[o]bligations to pay attorneys’ fees upon any note, conditional sale contract or other evidence of indebtedness, in addition to the legal rate of interest or finance charges specified therein, shall be valid and enforceable, and collectible as part of such debt, if such note, contract or other evidence of indebtedness be collected by or through any attorney at law after maturity, subject to the following provisions:
(2) If such note, conditional sale contract or other evidence of indebtedness provides for the payment of reasonable attorneys’ fees by the debtor, without specifying any specific percentage, such provision shall be construed to mean fifteen percent (15%) of the “outstanding balance” owing on said note, contract or other evidence of indebtedness.
N.C. Gen. Stat. § 6-21.2 (2005), See also Marine Ecology Sys., Inc. v. Spooners Creek Yacht Harbor, Inc., 40 N.C. App. 726, 730, 253 S.E.2d 613, 616 (1979) (agreements intended as security are evidence of indebtedness covered under the statute); Stillwell Enter., Inc. v. Interstate Equip. Co., 300 N.C. 286, 266 S.E.2d 812 (1980) (the statute applies not only to notes and conditional sale contracts, but also to such other evidence of indebtedness as other writings evidencing an unsecured debt or any other such security agreement which evidences both a monetary obligation and a lease of specific goods). When the trial court determines an award of attorney fees is appropriate undér the statute, the amount of attorney fees awarded lies within the discretion of the trial court. Coastal Prod. Credit Ass’n v. Goodson Farms, Inc., 70 N.C. App. 221, 226, 319 S.E.2d 650, 655, disc. rev. denied, 312 N.C. 621, 323 S.E.2d 922 (1984).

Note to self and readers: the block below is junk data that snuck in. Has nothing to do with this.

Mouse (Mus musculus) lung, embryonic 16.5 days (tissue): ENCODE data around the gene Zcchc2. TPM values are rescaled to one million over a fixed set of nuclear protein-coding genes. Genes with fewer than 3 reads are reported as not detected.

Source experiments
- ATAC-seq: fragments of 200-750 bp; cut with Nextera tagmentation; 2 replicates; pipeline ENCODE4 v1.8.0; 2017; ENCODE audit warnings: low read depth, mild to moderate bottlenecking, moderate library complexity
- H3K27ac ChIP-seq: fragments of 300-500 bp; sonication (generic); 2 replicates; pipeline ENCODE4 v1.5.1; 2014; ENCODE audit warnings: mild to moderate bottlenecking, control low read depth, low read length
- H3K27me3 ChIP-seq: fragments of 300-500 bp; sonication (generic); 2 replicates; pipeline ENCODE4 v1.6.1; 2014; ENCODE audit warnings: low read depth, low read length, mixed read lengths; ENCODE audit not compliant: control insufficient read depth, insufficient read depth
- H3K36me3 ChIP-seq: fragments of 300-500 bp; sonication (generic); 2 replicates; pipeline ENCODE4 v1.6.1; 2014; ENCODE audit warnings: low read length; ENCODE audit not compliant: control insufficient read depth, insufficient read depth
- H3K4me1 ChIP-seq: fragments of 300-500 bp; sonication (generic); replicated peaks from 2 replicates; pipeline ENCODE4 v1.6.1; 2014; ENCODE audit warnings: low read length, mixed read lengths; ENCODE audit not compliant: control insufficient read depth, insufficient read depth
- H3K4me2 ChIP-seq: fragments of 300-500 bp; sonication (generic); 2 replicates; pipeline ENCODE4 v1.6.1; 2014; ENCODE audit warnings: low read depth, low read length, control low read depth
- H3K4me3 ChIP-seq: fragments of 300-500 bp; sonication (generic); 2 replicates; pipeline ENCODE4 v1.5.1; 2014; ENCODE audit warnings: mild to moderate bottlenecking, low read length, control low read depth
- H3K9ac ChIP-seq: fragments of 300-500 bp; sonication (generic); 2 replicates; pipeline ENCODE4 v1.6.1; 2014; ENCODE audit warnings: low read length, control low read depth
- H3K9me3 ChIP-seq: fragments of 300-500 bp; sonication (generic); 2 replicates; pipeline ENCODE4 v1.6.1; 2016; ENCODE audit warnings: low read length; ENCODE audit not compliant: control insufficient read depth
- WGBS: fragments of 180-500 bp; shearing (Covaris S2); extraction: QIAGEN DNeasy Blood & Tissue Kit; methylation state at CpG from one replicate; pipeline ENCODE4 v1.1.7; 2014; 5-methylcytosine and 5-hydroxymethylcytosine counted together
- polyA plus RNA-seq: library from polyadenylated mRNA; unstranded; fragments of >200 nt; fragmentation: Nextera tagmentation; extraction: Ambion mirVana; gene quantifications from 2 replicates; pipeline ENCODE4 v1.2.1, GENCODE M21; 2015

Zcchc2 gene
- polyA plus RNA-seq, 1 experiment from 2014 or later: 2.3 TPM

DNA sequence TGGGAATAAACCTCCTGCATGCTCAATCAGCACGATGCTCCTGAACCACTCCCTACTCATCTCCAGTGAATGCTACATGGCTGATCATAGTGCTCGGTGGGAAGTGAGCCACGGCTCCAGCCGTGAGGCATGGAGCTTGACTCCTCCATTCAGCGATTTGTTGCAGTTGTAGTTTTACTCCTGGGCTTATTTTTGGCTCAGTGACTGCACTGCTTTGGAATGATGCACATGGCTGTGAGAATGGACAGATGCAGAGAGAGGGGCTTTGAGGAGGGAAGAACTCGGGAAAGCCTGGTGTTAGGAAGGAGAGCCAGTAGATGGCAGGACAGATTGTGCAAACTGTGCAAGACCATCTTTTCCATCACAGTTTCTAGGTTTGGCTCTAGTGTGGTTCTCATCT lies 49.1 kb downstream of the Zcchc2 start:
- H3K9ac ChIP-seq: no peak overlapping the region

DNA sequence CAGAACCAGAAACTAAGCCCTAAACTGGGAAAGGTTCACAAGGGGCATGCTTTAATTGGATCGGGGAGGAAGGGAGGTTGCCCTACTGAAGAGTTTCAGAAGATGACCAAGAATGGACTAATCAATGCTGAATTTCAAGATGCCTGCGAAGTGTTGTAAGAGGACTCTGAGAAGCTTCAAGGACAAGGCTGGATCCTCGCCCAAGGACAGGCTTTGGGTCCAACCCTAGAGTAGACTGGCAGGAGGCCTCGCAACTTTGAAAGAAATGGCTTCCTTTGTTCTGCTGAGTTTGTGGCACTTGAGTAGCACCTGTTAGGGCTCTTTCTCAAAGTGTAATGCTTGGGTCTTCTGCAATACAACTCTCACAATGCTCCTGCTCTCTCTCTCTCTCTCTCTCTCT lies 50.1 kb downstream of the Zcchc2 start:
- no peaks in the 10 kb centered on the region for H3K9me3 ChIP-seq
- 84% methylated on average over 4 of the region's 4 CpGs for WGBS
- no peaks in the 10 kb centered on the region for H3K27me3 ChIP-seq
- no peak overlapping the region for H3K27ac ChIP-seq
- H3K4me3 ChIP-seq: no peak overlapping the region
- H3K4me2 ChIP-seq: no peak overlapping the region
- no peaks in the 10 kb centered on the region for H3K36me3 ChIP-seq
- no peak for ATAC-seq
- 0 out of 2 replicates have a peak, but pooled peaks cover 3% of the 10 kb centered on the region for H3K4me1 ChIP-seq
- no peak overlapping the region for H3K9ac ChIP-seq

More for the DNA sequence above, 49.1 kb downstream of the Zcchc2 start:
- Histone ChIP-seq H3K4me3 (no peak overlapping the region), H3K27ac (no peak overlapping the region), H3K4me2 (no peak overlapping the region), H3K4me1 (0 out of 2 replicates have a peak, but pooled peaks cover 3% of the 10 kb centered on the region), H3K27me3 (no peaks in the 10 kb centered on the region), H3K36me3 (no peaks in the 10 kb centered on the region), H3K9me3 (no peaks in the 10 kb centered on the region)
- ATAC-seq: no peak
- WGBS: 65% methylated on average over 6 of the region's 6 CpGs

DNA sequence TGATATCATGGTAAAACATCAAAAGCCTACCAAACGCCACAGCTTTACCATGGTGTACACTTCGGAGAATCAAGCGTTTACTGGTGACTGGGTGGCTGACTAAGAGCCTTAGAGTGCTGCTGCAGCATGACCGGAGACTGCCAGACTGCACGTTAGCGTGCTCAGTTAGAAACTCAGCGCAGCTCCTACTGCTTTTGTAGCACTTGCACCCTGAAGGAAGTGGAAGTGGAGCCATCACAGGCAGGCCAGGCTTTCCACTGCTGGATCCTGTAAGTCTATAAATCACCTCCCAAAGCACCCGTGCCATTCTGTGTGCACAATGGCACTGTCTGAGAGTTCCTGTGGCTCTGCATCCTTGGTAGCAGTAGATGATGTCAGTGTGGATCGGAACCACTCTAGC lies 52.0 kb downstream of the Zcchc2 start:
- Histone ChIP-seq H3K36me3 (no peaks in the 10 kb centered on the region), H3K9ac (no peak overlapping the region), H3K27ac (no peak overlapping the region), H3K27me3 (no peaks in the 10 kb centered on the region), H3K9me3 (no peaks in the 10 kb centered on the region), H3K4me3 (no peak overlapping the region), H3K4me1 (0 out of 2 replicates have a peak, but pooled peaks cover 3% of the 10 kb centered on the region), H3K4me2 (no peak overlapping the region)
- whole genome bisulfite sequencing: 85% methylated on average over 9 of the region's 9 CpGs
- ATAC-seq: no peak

Here, the trial court granted attorney fees in an amount less than fifteen percent of the $165,000 award. Attorney testimony, affidavits, and billing statements supported the attorney fees award. Therefore, the trial court did not abuse its discretion, and properly awarded attorney fees pursuant to the Contract. Accordingly, we affirm the trial court’s award of attorney fees in favor of Márchese.
*542In conclusion, we hold that the trial court did not err in granting summary judgment in favor of Márchese, and ordering that Márchese is entitled to $21,500 in attorney fees and $1,780.24 in costs.
Judges TYSON and ELMORE concur.